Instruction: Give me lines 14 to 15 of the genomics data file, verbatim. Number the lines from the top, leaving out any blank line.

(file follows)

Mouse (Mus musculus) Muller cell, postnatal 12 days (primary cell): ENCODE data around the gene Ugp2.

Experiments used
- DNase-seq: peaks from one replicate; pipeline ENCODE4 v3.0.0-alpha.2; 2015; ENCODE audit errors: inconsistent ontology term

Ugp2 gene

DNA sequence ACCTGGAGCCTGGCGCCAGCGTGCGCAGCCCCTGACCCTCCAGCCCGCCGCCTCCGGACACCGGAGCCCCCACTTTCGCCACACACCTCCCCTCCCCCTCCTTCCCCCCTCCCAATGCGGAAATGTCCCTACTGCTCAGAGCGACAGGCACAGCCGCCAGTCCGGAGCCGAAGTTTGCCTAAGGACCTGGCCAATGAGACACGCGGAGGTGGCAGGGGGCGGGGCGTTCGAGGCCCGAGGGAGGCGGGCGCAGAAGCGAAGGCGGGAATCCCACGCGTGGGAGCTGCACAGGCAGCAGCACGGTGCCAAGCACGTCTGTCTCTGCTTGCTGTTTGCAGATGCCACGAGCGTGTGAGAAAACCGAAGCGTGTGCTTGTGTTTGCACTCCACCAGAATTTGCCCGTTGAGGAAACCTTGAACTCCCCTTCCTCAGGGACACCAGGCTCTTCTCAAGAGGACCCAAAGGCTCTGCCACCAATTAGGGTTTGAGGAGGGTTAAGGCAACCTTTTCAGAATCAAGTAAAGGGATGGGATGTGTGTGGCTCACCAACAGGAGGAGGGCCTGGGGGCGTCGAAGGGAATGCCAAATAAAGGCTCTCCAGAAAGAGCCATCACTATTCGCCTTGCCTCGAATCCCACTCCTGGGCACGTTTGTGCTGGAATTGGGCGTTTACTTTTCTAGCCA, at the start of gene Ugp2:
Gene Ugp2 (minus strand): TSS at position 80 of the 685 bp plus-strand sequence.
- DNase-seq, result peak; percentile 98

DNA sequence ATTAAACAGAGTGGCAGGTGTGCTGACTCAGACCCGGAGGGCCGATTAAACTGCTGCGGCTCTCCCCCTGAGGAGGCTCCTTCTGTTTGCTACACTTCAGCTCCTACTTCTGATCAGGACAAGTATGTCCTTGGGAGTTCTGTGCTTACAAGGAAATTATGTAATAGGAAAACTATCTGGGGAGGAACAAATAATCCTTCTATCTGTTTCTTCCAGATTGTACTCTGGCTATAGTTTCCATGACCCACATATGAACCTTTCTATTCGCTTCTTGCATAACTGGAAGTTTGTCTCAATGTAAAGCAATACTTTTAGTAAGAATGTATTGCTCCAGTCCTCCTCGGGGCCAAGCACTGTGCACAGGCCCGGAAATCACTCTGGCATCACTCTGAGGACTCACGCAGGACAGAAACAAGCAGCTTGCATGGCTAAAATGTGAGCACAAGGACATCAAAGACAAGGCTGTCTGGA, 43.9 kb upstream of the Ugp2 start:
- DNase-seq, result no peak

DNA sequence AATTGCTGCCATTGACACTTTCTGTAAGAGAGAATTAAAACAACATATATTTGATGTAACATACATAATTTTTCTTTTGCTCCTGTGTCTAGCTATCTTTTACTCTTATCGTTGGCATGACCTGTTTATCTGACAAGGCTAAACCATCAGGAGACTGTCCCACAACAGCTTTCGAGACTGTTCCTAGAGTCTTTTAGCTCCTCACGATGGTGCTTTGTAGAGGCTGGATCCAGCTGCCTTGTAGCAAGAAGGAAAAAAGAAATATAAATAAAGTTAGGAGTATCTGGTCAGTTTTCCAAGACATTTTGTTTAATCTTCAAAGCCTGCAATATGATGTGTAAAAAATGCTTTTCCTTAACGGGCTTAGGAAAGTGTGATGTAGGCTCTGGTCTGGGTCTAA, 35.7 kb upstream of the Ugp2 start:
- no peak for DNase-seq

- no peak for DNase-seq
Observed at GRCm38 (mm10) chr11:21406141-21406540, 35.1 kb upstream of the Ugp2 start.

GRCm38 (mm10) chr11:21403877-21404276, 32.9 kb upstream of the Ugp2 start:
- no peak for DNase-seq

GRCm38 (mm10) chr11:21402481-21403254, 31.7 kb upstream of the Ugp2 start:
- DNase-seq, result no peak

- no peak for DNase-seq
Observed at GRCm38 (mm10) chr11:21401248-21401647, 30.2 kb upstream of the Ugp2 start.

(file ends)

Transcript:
GRCm38 (mm10) chr11:21403877-21404276, 32.9 kb upstream of the Ugp2 start:
- no peak for DNase-seq